According to the data collected by the recent report by AlmaLaurea, in recent years there has been a slight decrease in unemployment among Italian graduates.
On the basis of this five-year analysis, in fact, we have gone from a 7.8% lack of employment for three-year graduates to a 6.7%; as regards, instead, magisterial recent graduates there is even talk of a 2% drop in unemployment, with a drop from 8.9% to 6.9%.
The interesting fact is that this employment growth was independent of the faculties attended: in fact, the increase seems to affect all university fields, although some degree courses continue to be “favored” by the recruiters.
This change can be linked to the birth of new university courses that focus, to a greater extent, on the training of the professional figures required, proposing at least one year of training or collaborations with companies in the sector already during the course attendance.

 

Top degrees: languages, engineering and mathematics (for now) on the podium

Although employment growth was considered general by the report, some areas of study were the most sought after by companies: these are the linguistic, engineering (including those of electronic engineering, information and industrial) and mathematical faculties. Instead, the so-called “white jobs”, or jobs related to the social-health sectors affected by the degrees in Sociology, Education, Nursing and Physiotherapy, appear on the fourth step of the podium.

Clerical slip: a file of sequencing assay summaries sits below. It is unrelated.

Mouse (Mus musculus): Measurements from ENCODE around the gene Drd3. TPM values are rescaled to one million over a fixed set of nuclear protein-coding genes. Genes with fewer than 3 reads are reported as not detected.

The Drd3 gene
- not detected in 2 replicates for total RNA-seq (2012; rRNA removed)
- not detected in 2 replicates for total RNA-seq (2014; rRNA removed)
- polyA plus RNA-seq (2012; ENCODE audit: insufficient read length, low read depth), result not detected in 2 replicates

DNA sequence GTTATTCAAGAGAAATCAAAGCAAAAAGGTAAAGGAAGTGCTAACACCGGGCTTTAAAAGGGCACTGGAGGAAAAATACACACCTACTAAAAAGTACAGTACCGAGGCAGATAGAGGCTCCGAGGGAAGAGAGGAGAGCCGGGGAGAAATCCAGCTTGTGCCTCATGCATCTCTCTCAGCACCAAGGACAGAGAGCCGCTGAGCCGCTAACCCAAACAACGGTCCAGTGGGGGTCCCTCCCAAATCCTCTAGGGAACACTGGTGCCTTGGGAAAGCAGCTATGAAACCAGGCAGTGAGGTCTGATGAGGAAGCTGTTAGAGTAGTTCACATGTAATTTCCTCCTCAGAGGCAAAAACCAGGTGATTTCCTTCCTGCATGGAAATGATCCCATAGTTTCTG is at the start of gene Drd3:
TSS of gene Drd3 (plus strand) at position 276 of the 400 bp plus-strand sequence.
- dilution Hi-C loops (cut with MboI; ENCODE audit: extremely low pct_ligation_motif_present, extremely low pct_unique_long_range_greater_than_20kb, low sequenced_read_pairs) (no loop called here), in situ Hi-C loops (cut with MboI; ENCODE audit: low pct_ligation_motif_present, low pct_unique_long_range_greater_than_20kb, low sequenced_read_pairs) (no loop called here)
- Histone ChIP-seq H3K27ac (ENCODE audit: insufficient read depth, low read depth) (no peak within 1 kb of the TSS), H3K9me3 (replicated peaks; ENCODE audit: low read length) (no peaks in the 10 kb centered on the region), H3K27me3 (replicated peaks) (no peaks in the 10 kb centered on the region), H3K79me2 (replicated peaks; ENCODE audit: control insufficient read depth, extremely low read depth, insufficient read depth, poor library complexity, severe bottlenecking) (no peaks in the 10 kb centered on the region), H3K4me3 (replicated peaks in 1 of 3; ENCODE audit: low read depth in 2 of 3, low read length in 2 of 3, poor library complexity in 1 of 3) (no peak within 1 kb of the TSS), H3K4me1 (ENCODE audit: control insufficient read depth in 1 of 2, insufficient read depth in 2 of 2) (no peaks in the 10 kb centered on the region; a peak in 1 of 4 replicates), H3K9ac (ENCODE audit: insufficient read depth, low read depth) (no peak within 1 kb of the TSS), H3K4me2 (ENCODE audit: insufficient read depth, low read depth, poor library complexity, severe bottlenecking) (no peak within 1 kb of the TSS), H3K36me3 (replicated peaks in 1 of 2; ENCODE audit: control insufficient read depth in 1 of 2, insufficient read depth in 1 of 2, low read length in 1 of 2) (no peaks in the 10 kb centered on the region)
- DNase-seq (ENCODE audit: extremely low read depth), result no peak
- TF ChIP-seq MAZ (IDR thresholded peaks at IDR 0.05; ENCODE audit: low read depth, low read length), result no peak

However, according to the forecasts of the Centro Studi Unioncamere, two other sectors could overturn the current ones in the coming years. These will be those related to traditional services, the so-called “Blue Jobs”, and those defined as “Orange Jobs”, ie the sectors close to the digital world; the employment areas related to training, transport and tourism will follow.

This subdivision by colors, which was conceived by WeCanJob, allows us to have a more general picture of what the interests of companies will be for the coming years: on the one hand, a greater attention to the ecological and environmental impact, on the other a greater implementation of digitization and, therefore, waste reduction.
If, in fact, on the first step of the podium we could find the “Blue Jobs” of the marine and maritime sectors, with them the “Brown Jobs” will also grow, that is those linked to agriculture and land trades and the “Green Jobs”, that is those that focus on sustainable energy or, more generally, on the green economy. This last contribution, in conjunction with the growth of digitalization, could radically change the current corporate dynamics, those of city administrations and, therefore, those of single individuals.

 

Contracts and remuneration: what economic future for graduates?

In addition to data relating to the fall in unemployment and therefore to the growth of certain sectors rather than others, the AlmaLaurea report also examined the types of work and remuneration that a recent graduate student can expect at the end of his studies.
As in the case of unemployment, regardless of the degree, the trend of recent years has shown a general and drastic drop in permanent contracts, for which there is talk of a 6.5% drop for three-year graduates and 7% for the magisterial ones; on the contrary, instead, the non-standard contractual forms have increased, namely those subordinated to permanent contracts: for these, there is talk of a growth of 5.2% for first-level graduates and 6.9% for second-level graduates level.
However, although there has been a general economic satisfaction with wages ranging between € 1,100 and € 1,400 on average, about 26.9% of the boys interviewed admitted that they did not carry out work consistent with their studies.